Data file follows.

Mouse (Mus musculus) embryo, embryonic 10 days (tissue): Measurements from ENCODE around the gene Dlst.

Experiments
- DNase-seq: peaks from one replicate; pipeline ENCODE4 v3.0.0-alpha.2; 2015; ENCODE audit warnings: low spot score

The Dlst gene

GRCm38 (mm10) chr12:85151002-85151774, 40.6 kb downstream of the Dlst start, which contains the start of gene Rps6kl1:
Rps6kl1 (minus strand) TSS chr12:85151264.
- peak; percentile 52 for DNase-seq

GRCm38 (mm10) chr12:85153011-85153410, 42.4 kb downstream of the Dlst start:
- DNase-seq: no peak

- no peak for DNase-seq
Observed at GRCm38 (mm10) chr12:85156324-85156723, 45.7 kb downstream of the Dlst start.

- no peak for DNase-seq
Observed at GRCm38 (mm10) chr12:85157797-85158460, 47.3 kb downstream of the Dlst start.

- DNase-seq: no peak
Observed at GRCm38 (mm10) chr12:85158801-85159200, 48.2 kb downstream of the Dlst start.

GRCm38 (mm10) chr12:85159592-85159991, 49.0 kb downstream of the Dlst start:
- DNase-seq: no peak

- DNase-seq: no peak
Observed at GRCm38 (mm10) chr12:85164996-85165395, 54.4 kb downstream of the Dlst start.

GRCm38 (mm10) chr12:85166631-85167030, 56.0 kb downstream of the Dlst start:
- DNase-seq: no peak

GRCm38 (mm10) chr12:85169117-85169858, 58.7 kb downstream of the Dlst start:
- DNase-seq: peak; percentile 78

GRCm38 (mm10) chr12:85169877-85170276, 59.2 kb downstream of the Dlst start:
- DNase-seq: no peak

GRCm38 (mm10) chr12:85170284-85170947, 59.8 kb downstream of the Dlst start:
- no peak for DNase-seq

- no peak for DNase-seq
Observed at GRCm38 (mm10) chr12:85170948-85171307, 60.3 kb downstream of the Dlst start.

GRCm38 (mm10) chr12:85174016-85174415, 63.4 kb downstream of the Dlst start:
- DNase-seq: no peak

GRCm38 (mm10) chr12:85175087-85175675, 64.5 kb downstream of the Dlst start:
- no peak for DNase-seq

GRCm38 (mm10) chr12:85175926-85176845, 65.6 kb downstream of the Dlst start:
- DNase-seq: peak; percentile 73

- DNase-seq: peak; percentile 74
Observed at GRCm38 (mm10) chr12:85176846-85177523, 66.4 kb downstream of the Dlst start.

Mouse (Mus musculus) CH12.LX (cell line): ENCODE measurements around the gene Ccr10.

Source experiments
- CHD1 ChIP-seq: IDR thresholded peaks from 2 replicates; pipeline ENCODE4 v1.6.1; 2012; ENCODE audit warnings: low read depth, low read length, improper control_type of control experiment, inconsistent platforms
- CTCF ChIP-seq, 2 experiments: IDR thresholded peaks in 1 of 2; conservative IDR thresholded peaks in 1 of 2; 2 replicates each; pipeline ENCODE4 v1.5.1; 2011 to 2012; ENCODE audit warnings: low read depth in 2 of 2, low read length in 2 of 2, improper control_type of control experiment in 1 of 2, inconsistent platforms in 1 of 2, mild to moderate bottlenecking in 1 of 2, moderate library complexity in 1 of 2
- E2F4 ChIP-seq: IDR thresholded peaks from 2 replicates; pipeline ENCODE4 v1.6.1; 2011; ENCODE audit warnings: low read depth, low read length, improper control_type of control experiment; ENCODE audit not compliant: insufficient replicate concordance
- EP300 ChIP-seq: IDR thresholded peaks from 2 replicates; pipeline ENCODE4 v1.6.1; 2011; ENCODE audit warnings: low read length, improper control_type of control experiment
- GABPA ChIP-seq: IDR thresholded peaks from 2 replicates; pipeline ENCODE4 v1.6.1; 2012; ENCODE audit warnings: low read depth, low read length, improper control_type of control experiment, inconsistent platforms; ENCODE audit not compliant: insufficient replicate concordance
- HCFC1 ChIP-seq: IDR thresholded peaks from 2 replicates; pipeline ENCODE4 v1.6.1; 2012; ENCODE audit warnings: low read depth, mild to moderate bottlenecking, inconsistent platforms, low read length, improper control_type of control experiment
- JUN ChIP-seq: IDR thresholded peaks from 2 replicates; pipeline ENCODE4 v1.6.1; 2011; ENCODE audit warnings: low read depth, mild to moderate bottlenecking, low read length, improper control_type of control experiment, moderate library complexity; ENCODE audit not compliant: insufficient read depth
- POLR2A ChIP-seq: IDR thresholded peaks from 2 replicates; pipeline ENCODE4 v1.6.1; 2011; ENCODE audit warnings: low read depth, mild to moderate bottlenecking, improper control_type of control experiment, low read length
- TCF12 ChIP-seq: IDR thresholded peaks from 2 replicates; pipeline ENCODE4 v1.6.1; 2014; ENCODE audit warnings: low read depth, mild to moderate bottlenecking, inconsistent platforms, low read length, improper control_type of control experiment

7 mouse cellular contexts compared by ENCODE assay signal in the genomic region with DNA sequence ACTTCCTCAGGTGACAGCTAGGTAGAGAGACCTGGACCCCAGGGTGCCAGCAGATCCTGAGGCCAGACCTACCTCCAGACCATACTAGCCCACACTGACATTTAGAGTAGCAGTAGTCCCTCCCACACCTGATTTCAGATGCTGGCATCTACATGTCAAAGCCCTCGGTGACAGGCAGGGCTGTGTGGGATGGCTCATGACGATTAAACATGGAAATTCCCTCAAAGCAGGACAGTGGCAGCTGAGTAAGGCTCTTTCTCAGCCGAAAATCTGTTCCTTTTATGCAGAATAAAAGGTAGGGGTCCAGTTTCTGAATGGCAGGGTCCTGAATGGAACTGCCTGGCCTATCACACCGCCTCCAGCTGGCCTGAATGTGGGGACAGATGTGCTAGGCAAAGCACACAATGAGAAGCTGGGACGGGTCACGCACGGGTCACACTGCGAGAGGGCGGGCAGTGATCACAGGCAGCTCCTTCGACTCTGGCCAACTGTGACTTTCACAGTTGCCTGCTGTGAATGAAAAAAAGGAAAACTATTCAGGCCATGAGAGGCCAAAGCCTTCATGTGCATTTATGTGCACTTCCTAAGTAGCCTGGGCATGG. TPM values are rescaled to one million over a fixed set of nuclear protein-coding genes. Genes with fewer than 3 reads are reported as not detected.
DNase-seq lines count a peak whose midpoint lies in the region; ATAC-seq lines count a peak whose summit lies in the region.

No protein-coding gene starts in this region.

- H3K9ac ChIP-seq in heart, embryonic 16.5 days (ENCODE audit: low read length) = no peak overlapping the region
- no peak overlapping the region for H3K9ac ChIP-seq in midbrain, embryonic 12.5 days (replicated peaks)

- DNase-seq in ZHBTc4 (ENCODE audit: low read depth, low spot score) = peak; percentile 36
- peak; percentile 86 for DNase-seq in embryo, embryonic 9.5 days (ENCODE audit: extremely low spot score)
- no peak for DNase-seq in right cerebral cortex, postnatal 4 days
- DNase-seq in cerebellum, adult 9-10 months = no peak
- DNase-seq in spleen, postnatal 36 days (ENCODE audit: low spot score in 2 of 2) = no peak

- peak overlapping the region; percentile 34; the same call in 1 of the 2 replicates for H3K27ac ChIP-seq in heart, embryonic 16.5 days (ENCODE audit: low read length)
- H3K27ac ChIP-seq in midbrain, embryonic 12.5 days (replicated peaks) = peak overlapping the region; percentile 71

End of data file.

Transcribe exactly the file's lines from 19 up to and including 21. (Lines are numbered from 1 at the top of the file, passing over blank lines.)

Observed at GRCm38 (mm10) chr12:85164996-85165395, 54.4 kb downstream of the Dlst start.

GRCm38 (mm10) chr12:85166631-85167030, 56.0 kb downstream of the Dlst start:
- DNase-seq: no peak